Violent crime, particularly armed robbery is not peculiar to Ghana. Like most developing countries, Ghana continues to grapple with the challenge of controlling violent crimes.
However, the fast rising rate in violent crimes being recorded across the country, makes the challenge a severe national security threat.
This week alone a series of armed robberies, which were recorded in Accra and other major cities, left behind casualties. Some of the attacks were brazenly undertaken by young people in broad-day light, wielding sophisticated guns and shooting in indiscriminately.
Most of these young criminals are either without any meaningful and sustainable jobs, or jobless.
Studies show that there is a direct correlation between crime and unemployment.
Ghana’s rising unemployment level has been described by both government and civil society organisations as a national threat and a time bomb.
The unemployment crisis was exposed last January when some 15,000 out of over 84,000 applicants who applied for employment into the Ghana Immigration Service, turned up at the El-Wak Stadium for a recruitment exercise meant to select only 500 applicants.
While many graduate nurses and doctors, among the category of trained professionals without jobs, continue to cry for postings, others continue to queue at the Youth Employment Agency offices and the Metropolitan, Municipal and District Assemblies for jobs, amidst demonstrations.
The demand for jobs by political vigilante groups who want the government to honour them with jobs, continue to threaten the national peace.
Apart from the vigilante groups, many other jobless young people voted in the last general election in anticipation of jobs.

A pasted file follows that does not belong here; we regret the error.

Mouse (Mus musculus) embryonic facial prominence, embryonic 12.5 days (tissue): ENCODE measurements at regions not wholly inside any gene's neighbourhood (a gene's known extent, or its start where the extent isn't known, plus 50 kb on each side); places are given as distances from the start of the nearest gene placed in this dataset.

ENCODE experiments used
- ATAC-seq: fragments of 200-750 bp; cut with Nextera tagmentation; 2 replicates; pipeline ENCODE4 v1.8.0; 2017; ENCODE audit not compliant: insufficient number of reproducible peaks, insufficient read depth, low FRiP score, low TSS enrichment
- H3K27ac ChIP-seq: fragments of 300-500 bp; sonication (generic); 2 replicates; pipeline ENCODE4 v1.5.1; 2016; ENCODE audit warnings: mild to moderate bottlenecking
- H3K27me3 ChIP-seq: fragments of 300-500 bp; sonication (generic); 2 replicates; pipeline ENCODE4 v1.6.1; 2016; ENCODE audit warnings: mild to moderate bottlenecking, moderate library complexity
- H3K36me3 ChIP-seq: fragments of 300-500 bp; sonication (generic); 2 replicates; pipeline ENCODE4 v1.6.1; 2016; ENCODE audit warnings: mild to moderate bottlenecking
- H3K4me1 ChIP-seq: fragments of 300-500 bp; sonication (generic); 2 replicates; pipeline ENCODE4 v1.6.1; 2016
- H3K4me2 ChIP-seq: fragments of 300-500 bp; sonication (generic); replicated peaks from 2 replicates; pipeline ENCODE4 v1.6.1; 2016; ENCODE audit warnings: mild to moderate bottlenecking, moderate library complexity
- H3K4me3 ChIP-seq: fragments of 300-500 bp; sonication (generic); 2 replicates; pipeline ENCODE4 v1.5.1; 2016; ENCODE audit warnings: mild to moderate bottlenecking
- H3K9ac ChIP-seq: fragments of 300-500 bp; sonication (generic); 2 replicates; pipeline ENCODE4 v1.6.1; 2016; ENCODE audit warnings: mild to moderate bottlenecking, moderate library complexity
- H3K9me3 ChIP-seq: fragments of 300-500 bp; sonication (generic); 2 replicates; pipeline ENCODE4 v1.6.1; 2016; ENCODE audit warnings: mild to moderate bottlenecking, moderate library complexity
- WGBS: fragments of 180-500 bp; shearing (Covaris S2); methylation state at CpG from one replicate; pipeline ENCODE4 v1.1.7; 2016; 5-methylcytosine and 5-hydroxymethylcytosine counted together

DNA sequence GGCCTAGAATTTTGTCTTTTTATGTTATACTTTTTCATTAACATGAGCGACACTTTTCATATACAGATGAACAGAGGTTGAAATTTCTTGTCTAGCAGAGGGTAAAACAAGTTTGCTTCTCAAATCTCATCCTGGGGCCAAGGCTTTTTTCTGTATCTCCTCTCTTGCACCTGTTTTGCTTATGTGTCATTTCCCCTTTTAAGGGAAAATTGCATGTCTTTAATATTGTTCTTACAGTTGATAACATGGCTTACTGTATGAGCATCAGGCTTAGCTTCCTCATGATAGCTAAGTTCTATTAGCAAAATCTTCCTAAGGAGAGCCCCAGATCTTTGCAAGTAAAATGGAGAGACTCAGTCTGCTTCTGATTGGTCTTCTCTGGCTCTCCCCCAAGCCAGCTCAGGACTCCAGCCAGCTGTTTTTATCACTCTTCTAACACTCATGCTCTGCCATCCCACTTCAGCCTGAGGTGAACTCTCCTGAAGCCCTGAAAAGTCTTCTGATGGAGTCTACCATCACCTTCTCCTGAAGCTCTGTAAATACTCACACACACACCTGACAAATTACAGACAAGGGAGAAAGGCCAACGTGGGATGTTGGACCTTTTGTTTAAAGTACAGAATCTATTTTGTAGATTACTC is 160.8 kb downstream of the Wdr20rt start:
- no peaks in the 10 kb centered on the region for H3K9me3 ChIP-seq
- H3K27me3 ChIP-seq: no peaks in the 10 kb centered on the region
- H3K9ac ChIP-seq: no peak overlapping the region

Most of the job seekers seem to have become too frustrated that the only available option for them to survive is to engage in crime.
However, in order to defuse the unemployment time bomb, the government has a viable option to dialogue with the jobless youth.
The absence of dialogue, assisted by mediation, has resulted in lack of information about government’s interventions to create jobs, since such information could at least offer some hope to the jobless youth.
There is a need for well-established mediation system to address agitation by youth groups relating to demands for jobs or actions that threaten their existing jobs.
The use of mediation is the only way the government and the jobless youth would appreciate each sides concerns and challenges, so as to fashion out the way forward.
Without mediation, disputes emanating from demands for jobs by vigilante groups, graduate nurses, doctors and teachers among other professionals, as well as untrained youth, will recur.
By Nii Adotey/adrdaily.com